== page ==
Error 8: F0 00 53 43 46 08 F7

Error while writing new data to microcontroller.

Keeping data integrity

OpenDeck code makes sure that new data is actually written to EEPROM without issues. Here is example of checking for whether MIDI channel has been written successfully:

bool OpenDeck::sysExSetMIDIchannel(uint8_t channel, uint8_t channelNumber) {

switch (channel) {

case SYS_EX_MC_BUTTON_NOTE:
_buttonNoteChannel = channelNumber;
eeprom_update_byte((uint8_t*)EEPROM_MC_BUTTON_NOTE, channelNumber);
return (channelNumber == eeprom_read_byte((uint8_t*)EEPROM_MC_BUTTON_NOTE));
break;

...

...

}

}

Function first overwrites channel currently in RAM. After that, it writes new value to EEPROM. Finally, it checks if received channel is equal to the one just written in EEPROM, so that it’s impossible to get ACK message if this step fails.

That would be all for now. Protocol is still in heavy development, and some of the stuff I’ve talked about here isn’t even implemented yet.

Building OpenDeck platform, part 1

I’ve been real quiet about this project for more than a month, but not because I haven’t done anything. Quite the opposite, I literally got consumed by work invested in this project. I realized there’s much more stuff to do than I thought. As I mentioned last time, the project consists of three distinct parts:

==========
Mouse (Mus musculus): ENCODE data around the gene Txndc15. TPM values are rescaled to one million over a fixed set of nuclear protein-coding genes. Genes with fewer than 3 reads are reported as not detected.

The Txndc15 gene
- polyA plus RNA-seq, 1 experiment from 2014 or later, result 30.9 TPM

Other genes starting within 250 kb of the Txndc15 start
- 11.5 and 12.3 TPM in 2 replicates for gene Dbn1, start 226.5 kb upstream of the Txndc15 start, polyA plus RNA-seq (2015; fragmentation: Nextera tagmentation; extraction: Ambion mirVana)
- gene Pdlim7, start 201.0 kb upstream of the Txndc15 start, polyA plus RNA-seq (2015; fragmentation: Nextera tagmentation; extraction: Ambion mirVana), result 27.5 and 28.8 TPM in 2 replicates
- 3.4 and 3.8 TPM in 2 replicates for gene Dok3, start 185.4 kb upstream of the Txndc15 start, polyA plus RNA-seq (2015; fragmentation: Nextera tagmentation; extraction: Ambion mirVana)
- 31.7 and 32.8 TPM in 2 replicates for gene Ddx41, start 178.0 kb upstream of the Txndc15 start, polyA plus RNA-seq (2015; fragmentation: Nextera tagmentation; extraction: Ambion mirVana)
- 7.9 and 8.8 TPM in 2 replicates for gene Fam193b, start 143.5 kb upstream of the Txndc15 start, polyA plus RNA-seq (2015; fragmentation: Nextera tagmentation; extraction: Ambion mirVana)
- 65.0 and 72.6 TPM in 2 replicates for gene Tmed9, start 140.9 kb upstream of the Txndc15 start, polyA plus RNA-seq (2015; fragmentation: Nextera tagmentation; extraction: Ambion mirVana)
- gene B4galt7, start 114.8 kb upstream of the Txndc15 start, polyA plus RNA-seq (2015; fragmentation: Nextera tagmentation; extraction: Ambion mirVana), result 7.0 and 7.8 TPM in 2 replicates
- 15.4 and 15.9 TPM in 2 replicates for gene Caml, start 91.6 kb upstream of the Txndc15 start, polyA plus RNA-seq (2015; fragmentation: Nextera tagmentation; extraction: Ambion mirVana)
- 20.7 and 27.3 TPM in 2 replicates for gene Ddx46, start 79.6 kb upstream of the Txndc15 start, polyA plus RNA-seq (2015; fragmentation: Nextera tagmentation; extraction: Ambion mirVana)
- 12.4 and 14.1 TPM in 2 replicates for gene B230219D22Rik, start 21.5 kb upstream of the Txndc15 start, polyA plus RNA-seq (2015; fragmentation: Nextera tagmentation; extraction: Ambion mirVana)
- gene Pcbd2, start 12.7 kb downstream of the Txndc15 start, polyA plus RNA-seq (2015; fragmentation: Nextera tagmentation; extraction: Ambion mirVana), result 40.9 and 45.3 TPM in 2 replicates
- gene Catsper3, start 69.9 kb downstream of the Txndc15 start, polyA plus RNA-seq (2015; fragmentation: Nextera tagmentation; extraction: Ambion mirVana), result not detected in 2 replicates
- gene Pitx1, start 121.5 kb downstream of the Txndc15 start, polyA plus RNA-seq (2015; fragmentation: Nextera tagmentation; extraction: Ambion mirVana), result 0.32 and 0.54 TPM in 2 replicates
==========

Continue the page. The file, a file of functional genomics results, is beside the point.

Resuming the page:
1. PCB
  2. MCU software
  3. GUI application

Apart from some mockups, there’s nothing else I’ve done with GUI for the time being, so I’ll just talk about first two points.

1) PCB

I’ll repeat what I said about PCB last time: it has 32 digital inputs, 32 digital outputs and 16 analogue inputs. As far as digital stuff is concerned, it’s a simple 8×4 matrix with shared columns for both buttons and LEDs. The column switching is done via 74HC238 decoder. Its outputs are connected to ULN2803 transistor array, since Arduino alone can’t handle that much current sink when all 4 LEDs are turned on in a column. Button and LED rows are connected directly to Arduino (with 220Ohm resistor for each LED row). 16 analogue inputs are handled with two 4051 multiplexeres. All in all, fairly simple circuit. Bonus features I’ve came up with are 4 additional configurable I/O pins, which you can configure in GUI app (but not right now, since GUI isn’t finished yet, and there’s not even support for those pins in MCU code). So in essence, you could use those four pins to add two additional rows in button matrix and two rows in LED matrix, resulting in total of 48 buttons/LEDs. Or you can use all four to add 32 additional buttons. Or LEDs. There is some flexibility involved in any case. Here’s how the PCB looks:

OLYMPUS DIGITAL CAMERA

Since I’m already using it in a project I’ll talk about soon, I can tell you that everything works perfectly. No wrong connections or any electrical problem. I did manage to reverse poteniometer labeling though: pots 0-7 are actually 8-15, and vice versa. Annoying? Kinda. Deal breaker? Most certainly not. I’ve also added ground shortcuts to multiplexer inputs, so if you’re not using one of multiplexers (or both), you can quickly shortcut them to GND to avoid floating pins.

OLYMPUS DIGITAL CAMERA